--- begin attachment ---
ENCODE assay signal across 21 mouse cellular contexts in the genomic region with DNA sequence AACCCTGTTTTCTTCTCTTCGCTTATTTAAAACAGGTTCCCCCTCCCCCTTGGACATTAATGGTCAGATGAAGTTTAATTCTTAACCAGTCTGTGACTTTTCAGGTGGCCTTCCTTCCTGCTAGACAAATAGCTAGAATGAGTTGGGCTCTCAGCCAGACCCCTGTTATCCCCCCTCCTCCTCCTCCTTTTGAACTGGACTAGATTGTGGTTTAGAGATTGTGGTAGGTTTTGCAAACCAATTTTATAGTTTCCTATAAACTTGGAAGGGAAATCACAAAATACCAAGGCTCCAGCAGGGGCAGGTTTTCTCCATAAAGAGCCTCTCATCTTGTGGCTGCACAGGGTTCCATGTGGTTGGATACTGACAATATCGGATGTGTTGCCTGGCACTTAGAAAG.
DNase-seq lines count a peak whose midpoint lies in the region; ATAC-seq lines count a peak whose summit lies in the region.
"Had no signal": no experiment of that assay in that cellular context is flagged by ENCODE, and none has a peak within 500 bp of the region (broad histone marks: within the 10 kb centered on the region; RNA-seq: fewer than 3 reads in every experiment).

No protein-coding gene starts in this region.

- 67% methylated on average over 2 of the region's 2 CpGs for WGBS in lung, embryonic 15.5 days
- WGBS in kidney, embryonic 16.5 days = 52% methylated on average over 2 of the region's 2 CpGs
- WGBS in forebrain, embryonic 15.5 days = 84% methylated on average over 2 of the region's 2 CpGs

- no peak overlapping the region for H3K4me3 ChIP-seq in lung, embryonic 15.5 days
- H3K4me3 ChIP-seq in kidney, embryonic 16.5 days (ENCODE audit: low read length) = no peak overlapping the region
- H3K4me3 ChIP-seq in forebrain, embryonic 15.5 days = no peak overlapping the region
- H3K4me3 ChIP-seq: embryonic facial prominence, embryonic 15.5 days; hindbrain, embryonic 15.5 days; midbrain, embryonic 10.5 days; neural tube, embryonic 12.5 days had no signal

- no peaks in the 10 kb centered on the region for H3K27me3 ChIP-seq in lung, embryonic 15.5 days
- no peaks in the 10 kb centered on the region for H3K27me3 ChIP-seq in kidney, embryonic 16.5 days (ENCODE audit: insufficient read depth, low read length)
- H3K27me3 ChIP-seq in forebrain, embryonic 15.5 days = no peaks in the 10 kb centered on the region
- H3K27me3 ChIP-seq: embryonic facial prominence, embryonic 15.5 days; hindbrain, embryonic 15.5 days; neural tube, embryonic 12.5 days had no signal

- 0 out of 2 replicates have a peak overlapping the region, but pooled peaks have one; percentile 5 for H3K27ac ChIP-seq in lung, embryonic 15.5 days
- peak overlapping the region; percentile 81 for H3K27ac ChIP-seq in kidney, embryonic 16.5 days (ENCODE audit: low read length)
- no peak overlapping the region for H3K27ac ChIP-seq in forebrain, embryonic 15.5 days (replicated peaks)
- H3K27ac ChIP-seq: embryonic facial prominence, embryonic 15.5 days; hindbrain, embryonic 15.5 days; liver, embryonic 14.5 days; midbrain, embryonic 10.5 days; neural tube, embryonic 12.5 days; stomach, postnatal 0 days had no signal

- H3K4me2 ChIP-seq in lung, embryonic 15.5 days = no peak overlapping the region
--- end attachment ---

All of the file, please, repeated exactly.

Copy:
ENCODE assay signal across 21 mouse cellular contexts in the genomic region with DNA sequence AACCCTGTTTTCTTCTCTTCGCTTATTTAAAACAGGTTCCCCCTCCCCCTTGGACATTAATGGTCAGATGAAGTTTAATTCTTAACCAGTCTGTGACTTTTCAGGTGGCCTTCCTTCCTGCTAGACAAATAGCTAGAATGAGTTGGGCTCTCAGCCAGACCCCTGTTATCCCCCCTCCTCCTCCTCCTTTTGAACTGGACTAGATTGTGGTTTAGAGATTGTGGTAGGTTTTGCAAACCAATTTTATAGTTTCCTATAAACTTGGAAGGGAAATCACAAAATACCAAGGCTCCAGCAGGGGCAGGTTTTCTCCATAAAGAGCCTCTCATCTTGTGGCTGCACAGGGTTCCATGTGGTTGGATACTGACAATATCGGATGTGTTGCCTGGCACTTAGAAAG.
DNase-seq lines count a peak whose midpoint lies in the region; ATAC-seq lines count a peak whose summit lies in the region.
"Had no signal": no experiment of that assay in that cellular context is flagged by ENCODE, and none has a peak within 500 bp of the region (broad histone marks: within the 10 kb centered on the region; RNA-seq: fewer than 3 reads in every experiment).

No protein-coding gene starts in this region.

- 67% methylated on average over 2 of the region's 2 CpGs for WGBS in lung, embryonic 15.5 days
- WGBS in kidney, embryonic 16.5 days = 52% methylated on average over 2 of the region's 2 CpGs
- WGBS in forebrain, embryonic 15.5 days = 84% methylated on average over 2 of the region's 2 CpGs

- no peak overlapping the region for H3K4me3 ChIP-seq in lung, embryonic 15.5 days
- H3K4me3 ChIP-seq in kidney, embryonic 16.5 days (ENCODE audit: low read length) = no peak overlapping the region
- H3K4me3 ChIP-seq in forebrain, embryonic 15.5 days = no peak overlapping the region
- H3K4me3 ChIP-seq: embryonic facial prominence, embryonic 15.5 days; hindbrain, embryonic 15.5 days; midbrain, embryonic 10.5 days; neural tube, embryonic 12.5 days had no signal

- no peaks in the 10 kb centered on the region for H3K27me3 ChIP-seq in lung, embryonic 15.5 days
- no peaks in the 10 kb centered on the region for H3K27me3 ChIP-seq in kidney, embryonic 16.5 days (ENCODE audit: insufficient read depth, low read length)
- H3K27me3 ChIP-seq in forebrain, embryonic 15.5 days = no peaks in the 10 kb centered on the region
- H3K27me3 ChIP-seq: embryonic facial prominence, embryonic 15.5 days; hindbrain, embryonic 15.5 days; neural tube, embryonic 12.5 days had no signal

- 0 out of 2 replicates have a peak overlapping the region, but pooled peaks have one; percentile 5 for H3K27ac ChIP-seq in lung, embryonic 15.5 days
- peak overlapping the region; percentile 81 for H3K27ac ChIP-seq in kidney, embryonic 16.5 days (ENCODE audit: low read length)
- no peak overlapping the region for H3K27ac ChIP-seq in forebrain, embryonic 15.5 days (replicated peaks)
- H3K27ac ChIP-seq: embryonic facial prominence, embryonic 15.5 days; hindbrain, embryonic 15.5 days; liver, embryonic 14.5 days; midbrain, embryonic 10.5 days; neural tube, embryonic 12.5 days; stomach, postnatal 0 days had no signal

- H3K4me2 ChIP-seq in lung, embryonic 15.5 days = no peak overlapping the region